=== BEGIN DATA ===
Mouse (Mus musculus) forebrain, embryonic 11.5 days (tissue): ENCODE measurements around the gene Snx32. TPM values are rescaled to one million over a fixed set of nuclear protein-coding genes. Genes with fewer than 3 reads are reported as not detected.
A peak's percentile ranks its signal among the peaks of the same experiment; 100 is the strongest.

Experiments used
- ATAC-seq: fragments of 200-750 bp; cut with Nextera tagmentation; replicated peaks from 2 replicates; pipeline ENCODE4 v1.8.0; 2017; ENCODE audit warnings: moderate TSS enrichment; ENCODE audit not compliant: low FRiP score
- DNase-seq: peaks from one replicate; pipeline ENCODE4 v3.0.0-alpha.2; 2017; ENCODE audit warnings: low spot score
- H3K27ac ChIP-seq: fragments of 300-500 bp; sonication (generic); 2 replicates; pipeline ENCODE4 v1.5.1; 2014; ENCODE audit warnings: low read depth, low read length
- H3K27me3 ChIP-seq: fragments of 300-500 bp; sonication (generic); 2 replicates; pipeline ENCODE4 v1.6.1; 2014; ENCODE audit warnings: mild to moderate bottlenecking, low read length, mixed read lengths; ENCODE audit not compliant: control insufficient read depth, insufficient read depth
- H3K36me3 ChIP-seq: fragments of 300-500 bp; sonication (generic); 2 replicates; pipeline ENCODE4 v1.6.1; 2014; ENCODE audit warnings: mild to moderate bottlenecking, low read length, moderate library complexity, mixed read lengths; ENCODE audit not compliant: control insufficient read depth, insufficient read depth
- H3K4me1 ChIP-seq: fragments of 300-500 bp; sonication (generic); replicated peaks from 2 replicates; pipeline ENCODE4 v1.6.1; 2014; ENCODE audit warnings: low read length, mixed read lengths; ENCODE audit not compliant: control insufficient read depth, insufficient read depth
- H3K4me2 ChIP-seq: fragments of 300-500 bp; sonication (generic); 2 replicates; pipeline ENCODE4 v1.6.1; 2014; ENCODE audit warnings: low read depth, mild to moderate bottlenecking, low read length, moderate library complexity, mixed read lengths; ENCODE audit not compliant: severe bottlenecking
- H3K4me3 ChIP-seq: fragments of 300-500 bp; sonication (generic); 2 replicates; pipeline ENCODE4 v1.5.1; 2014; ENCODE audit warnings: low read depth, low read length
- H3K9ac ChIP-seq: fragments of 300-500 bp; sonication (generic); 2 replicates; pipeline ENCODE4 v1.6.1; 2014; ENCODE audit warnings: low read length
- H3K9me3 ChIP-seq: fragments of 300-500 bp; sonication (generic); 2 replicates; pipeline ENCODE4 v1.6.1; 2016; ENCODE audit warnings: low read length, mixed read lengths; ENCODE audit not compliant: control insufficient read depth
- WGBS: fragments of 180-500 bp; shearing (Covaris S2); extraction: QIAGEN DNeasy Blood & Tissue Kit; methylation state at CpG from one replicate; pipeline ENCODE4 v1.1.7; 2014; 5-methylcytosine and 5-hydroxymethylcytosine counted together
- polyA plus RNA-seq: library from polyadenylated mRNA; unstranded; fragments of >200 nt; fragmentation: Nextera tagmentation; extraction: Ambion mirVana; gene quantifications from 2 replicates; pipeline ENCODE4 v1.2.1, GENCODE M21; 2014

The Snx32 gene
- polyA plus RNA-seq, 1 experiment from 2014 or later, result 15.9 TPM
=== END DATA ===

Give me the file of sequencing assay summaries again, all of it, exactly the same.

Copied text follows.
Mouse (Mus musculus) forebrain, embryonic 11.5 days (tissue): ENCODE measurements around the gene Snx32. TPM values are rescaled to one million over a fixed set of nuclear protein-coding genes. Genes with fewer than 3 reads are reported as not detected.
A peak's percentile ranks its signal among the peaks of the same experiment; 100 is the strongest.

Experiments used
- ATAC-seq: fragments of 200-750 bp; cut with Nextera tagmentation; replicated peaks from 2 replicates; pipeline ENCODE4 v1.8.0; 2017; ENCODE audit warnings: moderate TSS enrichment; ENCODE audit not compliant: low FRiP score
- DNase-seq: peaks from one replicate; pipeline ENCODE4 v3.0.0-alpha.2; 2017; ENCODE audit warnings: low spot score
- H3K27ac ChIP-seq: fragments of 300-500 bp; sonication (generic); 2 replicates; pipeline ENCODE4 v1.5.1; 2014; ENCODE audit warnings: low read depth, low read length
- H3K27me3 ChIP-seq: fragments of 300-500 bp; sonication (generic); 2 replicates; pipeline ENCODE4 v1.6.1; 2014; ENCODE audit warnings: mild to moderate bottlenecking, low read length, mixed read lengths; ENCODE audit not compliant: control insufficient read depth, insufficient read depth
- H3K36me3 ChIP-seq: fragments of 300-500 bp; sonication (generic); 2 replicates; pipeline ENCODE4 v1.6.1; 2014; ENCODE audit warnings: mild to moderate bottlenecking, low read length, moderate library complexity, mixed read lengths; ENCODE audit not compliant: control insufficient read depth, insufficient read depth
- H3K4me1 ChIP-seq: fragments of 300-500 bp; sonication (generic); replicated peaks from 2 replicates; pipeline ENCODE4 v1.6.1; 2014; ENCODE audit warnings: low read length, mixed read lengths; ENCODE audit not compliant: control insufficient read depth, insufficient read depth
- H3K4me2 ChIP-seq: fragments of 300-500 bp; sonication (generic); 2 replicates; pipeline ENCODE4 v1.6.1; 2014; ENCODE audit warnings: low read depth, mild to moderate bottlenecking, low read length, moderate library complexity, mixed read lengths; ENCODE audit not compliant: severe bottlenecking
- H3K4me3 ChIP-seq: fragments of 300-500 bp; sonication (generic); 2 replicates; pipeline ENCODE4 v1.5.1; 2014; ENCODE audit warnings: low read depth, low read length
- H3K9ac ChIP-seq: fragments of 300-500 bp; sonication (generic); 2 replicates; pipeline ENCODE4 v1.6.1; 2014; ENCODE audit warnings: low read length
- H3K9me3 ChIP-seq: fragments of 300-500 bp; sonication (generic); 2 replicates; pipeline ENCODE4 v1.6.1; 2016; ENCODE audit warnings: low read length, mixed read lengths; ENCODE audit not compliant: control insufficient read depth
- WGBS: fragments of 180-500 bp; shearing (Covaris S2); extraction: QIAGEN DNeasy Blood & Tissue Kit; methylation state at CpG from one replicate; pipeline ENCODE4 v1.1.7; 2014; 5-methylcytosine and 5-hydroxymethylcytosine counted together
- polyA plus RNA-seq: library from polyadenylated mRNA; unstranded; fragments of >200 nt; fragmentation: Nextera tagmentation; extraction: Ambion mirVana; gene quantifications from 2 replicates; pipeline ENCODE4 v1.2.1, GENCODE M21; 2014

The Snx32 gene
- polyA plus RNA-seq, 1 experiment from 2014 or later, result 15.9 TPM